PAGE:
New to the UK, Unique Melody is an earphone specialist with an impressive range of feature-heavy products.
The flagship model tested here, the Miracle, is unusual in boasting six drive units: twin treble; twin mid and twin bass drivers, with a passive three-way crossover all packed into a compact shell barely any bigger than rivals from Shure and ACS.
From a respectable line-up, the UK distributor AmpCity, suggested we dive straight in with the top model, aimed at audiophiles on the move.
Like many high-end in-ears, the Miracles are offered with tailor-made moulds and if you take mobile music seriously, these are now a must. Not only do they offer all-day comfort, their superior noise cancelling protects hearing by enabling lower volume levels.
Of course, the Miracle's biggest feature is its driver count. The Miracle doubles-up on HFC favourite the £500 Shure SE535, with pairs of drivers for treble, mid and bass. But, just like a multi-driver floorstander, more isn't necessarily better: it's all about the design and execution.
One interesting aspect of the Miracle is the option for customers to 'tweak' the frequency response curve at a factory level. AmpCity says it's possible to add or subtract a couple of dB as you see fit, if required.
Each set comes with a factory-generated frequency response graph; our pair's chart, for example, showed off an incredibly linear response from 10Hz to 500Hz. Customers can choose any colour and any artwork for the shells and usefully, the cable is detachable; which is handy for those rush-hour snags and, more importantly, upgrade experimentation.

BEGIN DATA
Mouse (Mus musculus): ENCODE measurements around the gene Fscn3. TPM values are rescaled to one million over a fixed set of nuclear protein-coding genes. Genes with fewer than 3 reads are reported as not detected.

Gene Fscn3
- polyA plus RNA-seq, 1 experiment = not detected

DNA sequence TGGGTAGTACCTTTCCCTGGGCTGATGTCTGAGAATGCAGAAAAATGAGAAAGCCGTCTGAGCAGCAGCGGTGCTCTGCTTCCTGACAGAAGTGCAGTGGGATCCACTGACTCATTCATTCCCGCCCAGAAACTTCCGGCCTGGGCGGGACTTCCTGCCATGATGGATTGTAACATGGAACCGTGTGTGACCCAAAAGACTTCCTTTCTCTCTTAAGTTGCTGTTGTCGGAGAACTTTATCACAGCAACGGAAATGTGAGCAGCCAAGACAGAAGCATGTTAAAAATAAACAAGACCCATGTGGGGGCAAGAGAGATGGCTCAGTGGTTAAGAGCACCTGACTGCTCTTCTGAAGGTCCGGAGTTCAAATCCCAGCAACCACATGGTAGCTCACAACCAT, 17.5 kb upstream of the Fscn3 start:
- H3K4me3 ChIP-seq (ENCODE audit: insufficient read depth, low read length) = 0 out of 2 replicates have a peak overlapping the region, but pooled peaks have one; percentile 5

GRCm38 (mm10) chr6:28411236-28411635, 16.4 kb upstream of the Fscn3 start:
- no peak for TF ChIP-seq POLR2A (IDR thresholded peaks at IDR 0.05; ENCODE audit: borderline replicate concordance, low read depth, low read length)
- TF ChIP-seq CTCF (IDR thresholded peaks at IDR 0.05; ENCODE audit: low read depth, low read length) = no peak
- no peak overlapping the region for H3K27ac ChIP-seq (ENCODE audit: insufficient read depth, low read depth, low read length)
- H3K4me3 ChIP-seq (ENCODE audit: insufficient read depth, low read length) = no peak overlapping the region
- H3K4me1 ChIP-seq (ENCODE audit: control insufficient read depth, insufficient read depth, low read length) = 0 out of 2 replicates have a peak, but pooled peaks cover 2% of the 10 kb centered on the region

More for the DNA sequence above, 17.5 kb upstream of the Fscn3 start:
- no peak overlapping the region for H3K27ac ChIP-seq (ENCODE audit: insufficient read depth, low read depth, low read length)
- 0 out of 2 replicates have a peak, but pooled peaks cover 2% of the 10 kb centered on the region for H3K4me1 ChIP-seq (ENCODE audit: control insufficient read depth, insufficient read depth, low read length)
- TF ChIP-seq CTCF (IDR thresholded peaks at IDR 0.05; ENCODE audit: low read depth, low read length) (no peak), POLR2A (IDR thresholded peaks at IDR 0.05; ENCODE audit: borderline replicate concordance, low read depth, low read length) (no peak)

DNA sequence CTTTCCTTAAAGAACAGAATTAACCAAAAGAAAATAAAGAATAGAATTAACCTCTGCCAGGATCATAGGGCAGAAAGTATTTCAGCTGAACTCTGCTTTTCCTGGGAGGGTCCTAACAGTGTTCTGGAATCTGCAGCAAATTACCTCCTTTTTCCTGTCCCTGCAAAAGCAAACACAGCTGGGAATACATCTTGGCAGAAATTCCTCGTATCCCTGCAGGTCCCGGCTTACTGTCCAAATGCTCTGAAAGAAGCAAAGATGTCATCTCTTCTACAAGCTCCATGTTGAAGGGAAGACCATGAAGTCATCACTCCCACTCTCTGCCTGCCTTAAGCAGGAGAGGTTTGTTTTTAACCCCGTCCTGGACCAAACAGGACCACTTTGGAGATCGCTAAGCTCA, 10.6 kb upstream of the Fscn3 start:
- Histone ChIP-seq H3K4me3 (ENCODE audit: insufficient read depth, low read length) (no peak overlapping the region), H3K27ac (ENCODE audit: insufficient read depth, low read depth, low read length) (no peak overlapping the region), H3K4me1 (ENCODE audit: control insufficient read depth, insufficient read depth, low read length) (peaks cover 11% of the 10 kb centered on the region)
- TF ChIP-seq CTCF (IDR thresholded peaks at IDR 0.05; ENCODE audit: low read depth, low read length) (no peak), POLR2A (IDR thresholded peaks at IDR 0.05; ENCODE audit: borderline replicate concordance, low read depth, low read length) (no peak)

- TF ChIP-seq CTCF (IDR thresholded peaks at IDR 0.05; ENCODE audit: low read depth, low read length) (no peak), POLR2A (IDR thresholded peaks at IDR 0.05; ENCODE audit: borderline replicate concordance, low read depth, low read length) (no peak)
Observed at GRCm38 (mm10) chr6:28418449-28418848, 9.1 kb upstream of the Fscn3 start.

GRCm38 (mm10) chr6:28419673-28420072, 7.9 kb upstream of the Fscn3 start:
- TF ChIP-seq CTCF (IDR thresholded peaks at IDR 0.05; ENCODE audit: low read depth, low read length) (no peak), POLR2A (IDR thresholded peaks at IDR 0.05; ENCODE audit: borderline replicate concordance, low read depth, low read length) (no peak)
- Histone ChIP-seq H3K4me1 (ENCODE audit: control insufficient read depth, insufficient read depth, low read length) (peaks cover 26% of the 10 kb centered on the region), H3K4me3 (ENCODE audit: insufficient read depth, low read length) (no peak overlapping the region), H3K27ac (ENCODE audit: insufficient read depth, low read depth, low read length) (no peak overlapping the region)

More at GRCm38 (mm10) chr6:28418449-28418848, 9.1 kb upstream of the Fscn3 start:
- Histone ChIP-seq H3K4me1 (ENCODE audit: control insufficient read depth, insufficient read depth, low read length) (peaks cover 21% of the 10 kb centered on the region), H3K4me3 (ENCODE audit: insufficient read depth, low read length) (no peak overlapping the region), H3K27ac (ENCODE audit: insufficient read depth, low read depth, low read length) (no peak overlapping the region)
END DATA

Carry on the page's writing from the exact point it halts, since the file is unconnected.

The Miracles are impressively well built. The shell uses a German-made hard plastic which appears flawless on close inspection. The only real grumble is that the cable feels cheap and insubstantial (even if it isn't), tangles easily and lacks the elegance of the Shure system; but it is replaceable.
We mentioned the tough plastic and the jury is still out on this one. It's used for longevity as the silicone used in some rivals doesn't last nearly as well (trust us!). But, it's more uncomfortable to insert and remove, although importantly it's fine once it's in, and doesn't interface with the inner ear as well as silicone. Still, points added for finish, quality and lifespan.
Value is harder to summarise, however. Build is first-class, custom moulds are included and there's a lot of tech inside, but £800 is considerable for an earphone, but this is the high end.
Remember that linear trace on the graph? Well, you can hear it! The Miracle's have phenomenal bass ability: simply the best we've heard. There's depth, extension, dynamics and musicality to the low stuff you simply won't get anywhere else. Electronica and rock fans will be rewarded.
The midband is good and, although we would have preferred a little more presence and neutrality, there's plenty of rhythm and musicality.
Things are less rosy in the treble band: a steep roll-off from 7kHz robs the presentation of sparkle in the high frequencies; we found ourselves pointlessly upping the volume to try and compensate. Here's a good example of how the 'tweaking' service could help.
Things did, however, improve a little as we progressed through the 150-hour run-in and beyond.
The Miracle is a very good product. It's not without criticism, though, but there are sound arguments against some of our grumbles (the hard plastic) and solutions for others (such as the adaptable frequency response).
It deserves to be auditioned, along with the non-moulded Shure SE535 and moulded models from ACS.
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